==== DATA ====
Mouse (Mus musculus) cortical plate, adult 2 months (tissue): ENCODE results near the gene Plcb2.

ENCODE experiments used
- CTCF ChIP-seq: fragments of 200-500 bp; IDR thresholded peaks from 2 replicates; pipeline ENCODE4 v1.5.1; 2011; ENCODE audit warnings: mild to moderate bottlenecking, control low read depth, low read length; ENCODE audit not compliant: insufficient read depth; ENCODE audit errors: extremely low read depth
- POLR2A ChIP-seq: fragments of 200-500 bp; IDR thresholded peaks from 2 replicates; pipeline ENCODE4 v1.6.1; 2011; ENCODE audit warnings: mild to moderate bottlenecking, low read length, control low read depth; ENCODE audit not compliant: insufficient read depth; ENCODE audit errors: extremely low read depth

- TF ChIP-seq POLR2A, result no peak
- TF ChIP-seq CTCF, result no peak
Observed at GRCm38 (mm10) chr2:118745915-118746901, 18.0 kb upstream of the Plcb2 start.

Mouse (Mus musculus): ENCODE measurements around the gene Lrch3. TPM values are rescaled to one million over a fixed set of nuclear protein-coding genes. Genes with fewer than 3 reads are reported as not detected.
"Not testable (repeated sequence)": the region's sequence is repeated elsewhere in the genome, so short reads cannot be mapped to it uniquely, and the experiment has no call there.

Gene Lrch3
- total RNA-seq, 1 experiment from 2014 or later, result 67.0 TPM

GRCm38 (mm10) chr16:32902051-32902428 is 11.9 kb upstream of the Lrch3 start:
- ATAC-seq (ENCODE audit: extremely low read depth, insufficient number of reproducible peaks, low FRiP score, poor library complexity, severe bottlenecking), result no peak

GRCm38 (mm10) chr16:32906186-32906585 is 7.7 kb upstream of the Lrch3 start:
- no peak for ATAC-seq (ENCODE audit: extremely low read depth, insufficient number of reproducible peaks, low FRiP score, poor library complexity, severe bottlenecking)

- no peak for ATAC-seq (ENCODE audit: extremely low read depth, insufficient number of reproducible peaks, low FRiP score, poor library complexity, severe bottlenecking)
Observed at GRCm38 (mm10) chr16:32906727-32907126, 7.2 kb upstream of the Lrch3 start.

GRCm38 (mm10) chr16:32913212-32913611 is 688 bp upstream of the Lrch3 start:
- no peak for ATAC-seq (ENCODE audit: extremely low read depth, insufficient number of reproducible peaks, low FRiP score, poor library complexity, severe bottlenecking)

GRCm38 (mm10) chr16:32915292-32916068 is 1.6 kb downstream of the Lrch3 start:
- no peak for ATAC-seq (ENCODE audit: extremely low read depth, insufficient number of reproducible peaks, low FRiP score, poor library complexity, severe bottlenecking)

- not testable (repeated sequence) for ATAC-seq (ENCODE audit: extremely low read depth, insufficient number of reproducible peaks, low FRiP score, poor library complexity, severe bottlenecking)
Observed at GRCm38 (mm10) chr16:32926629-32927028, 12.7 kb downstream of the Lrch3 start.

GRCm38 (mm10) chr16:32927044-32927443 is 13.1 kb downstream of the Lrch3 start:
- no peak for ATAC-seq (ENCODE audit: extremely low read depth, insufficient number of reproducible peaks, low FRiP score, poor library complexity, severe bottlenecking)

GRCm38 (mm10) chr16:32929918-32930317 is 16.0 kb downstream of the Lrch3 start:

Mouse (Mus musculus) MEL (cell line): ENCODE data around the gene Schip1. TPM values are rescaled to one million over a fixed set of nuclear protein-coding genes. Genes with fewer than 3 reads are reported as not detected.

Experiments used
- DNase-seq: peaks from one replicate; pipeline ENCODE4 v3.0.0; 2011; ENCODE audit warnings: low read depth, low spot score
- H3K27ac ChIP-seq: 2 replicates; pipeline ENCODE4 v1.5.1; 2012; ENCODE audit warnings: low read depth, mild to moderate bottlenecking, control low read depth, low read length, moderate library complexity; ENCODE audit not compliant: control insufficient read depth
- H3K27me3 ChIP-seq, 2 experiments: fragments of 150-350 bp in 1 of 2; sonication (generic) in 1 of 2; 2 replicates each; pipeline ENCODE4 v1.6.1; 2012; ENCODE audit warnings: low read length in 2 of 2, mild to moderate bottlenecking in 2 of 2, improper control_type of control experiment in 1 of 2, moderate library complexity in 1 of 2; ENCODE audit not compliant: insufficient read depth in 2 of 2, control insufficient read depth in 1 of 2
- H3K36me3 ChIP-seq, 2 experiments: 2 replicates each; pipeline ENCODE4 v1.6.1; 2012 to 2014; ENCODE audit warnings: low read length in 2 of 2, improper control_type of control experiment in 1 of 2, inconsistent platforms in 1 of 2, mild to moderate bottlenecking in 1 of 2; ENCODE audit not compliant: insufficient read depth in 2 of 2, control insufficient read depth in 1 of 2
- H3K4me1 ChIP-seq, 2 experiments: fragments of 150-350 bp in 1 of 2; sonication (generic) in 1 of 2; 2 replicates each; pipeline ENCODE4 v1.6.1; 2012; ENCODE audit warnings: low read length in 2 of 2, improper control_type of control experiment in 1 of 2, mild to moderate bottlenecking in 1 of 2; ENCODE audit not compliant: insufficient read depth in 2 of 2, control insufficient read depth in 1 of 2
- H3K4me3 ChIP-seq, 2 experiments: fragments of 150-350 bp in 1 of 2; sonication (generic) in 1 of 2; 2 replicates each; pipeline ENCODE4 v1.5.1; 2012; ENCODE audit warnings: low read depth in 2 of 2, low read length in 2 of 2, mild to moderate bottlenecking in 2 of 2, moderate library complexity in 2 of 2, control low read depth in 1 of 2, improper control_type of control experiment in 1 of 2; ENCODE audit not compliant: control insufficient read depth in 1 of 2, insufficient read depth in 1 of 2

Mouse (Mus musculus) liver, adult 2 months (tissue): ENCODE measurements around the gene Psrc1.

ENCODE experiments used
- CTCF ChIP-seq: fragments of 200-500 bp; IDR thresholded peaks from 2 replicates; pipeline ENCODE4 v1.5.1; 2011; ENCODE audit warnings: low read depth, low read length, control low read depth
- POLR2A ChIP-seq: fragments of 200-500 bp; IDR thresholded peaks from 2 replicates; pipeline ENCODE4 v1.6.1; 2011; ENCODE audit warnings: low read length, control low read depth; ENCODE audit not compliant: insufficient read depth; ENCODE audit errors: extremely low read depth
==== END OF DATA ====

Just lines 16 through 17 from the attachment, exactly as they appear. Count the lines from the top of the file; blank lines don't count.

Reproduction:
- no peak for ATAC-seq (ENCODE audit: extremely low read depth, insufficient number of reproducible peaks, low FRiP score, poor library complexity, severe bottlenecking)
Observed at GRCm38 (mm10) chr16:32906727-32907126, 7.2 kb upstream of the Lrch3 start.